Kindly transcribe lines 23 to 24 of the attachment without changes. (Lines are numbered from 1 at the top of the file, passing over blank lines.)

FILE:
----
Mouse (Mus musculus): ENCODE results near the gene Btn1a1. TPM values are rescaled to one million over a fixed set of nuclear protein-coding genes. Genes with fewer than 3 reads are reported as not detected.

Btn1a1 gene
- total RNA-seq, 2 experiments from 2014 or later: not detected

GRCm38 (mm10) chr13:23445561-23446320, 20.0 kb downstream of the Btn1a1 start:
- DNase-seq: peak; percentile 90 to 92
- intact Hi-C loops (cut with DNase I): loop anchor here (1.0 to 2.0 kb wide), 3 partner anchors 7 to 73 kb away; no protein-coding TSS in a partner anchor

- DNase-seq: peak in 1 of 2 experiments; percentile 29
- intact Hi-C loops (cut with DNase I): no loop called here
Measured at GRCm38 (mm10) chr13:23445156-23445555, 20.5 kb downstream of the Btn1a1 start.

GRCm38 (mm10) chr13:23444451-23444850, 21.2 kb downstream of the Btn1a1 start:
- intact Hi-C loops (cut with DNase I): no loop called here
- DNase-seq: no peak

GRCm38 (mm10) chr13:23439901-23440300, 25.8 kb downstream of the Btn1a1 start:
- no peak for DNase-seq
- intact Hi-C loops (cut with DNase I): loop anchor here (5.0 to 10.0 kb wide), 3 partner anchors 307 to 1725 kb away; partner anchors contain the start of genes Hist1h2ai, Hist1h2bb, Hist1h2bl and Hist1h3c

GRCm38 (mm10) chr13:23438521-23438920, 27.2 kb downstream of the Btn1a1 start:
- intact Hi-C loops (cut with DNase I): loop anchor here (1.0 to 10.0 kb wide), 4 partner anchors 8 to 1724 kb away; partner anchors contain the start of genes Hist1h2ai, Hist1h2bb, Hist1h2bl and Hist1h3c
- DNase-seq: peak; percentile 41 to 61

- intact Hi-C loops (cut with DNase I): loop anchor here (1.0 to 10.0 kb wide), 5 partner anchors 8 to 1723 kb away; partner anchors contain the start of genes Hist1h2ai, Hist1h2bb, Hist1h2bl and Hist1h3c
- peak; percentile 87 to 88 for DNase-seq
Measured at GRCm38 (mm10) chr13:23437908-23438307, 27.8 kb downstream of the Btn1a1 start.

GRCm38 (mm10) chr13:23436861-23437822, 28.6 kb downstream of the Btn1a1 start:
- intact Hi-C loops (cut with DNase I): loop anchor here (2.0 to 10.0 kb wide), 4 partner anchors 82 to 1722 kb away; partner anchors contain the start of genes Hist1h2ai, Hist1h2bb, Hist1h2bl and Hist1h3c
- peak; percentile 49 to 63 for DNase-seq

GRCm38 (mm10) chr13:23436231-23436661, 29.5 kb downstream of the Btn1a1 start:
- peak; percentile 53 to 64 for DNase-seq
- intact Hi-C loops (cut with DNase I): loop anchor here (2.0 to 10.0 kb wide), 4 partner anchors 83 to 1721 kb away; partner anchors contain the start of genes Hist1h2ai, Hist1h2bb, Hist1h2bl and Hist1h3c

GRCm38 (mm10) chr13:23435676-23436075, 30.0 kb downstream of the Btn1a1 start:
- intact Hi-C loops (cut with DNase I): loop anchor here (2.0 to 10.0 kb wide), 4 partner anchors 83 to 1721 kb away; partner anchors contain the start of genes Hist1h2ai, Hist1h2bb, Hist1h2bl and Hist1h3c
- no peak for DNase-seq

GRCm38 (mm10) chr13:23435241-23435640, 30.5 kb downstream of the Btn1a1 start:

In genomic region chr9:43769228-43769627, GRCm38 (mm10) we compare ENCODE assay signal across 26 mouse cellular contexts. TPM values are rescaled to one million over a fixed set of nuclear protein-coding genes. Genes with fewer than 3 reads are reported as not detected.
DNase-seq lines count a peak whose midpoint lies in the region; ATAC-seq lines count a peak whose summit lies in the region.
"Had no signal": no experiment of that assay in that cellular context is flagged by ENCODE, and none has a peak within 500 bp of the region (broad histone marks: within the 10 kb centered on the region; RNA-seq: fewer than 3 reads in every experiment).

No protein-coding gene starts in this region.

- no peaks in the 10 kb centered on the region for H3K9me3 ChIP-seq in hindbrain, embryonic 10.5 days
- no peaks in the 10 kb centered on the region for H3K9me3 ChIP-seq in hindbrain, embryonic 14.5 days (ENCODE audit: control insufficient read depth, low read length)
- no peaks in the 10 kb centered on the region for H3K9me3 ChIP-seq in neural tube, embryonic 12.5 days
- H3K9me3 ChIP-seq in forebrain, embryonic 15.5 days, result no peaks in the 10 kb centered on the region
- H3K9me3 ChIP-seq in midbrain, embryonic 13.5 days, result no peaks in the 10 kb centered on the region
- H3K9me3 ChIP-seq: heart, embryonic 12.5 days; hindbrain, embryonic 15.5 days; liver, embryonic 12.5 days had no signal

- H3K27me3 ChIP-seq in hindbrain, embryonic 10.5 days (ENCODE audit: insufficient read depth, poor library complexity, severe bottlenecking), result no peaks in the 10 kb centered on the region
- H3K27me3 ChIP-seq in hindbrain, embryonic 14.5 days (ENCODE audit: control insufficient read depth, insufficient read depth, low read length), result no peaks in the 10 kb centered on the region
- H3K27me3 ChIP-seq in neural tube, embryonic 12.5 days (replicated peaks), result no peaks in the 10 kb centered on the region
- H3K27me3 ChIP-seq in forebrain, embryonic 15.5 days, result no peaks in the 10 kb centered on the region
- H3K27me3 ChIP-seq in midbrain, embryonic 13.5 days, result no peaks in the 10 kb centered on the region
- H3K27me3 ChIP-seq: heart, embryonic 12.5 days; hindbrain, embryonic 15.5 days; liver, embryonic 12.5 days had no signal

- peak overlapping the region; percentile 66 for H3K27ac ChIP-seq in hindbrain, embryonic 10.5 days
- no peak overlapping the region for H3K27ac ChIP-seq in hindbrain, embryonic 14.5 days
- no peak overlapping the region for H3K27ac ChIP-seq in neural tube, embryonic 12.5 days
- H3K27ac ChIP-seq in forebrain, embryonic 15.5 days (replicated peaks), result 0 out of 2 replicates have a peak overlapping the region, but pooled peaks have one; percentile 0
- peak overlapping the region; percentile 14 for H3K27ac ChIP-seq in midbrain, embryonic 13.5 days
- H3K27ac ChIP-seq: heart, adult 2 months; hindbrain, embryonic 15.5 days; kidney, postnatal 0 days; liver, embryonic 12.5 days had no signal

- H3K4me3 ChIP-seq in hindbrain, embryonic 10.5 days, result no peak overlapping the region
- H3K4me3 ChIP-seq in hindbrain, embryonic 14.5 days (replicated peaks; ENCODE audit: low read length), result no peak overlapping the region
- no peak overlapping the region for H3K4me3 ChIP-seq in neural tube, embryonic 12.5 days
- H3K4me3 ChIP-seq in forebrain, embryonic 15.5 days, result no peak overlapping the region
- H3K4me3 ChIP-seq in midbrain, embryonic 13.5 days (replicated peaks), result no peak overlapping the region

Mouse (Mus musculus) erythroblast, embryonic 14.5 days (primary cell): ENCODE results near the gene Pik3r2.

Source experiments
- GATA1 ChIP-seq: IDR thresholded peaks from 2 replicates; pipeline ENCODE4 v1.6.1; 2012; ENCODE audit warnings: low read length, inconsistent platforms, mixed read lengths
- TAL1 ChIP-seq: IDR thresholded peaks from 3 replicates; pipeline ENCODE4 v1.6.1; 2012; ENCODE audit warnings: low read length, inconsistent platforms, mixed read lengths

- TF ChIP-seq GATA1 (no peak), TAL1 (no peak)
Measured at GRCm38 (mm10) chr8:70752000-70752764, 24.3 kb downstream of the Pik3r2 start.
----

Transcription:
- intact Hi-C loops (cut with DNase I): loop anchor here (2.0 to 10.0 kb wide), 4 partner anchors 82 to 1722 kb away; partner anchors contain the start of genes Hist1h2ai, Hist1h2bb, Hist1h2bl and Hist1h3c
- peak; percentile 49 to 63 for DNase-seq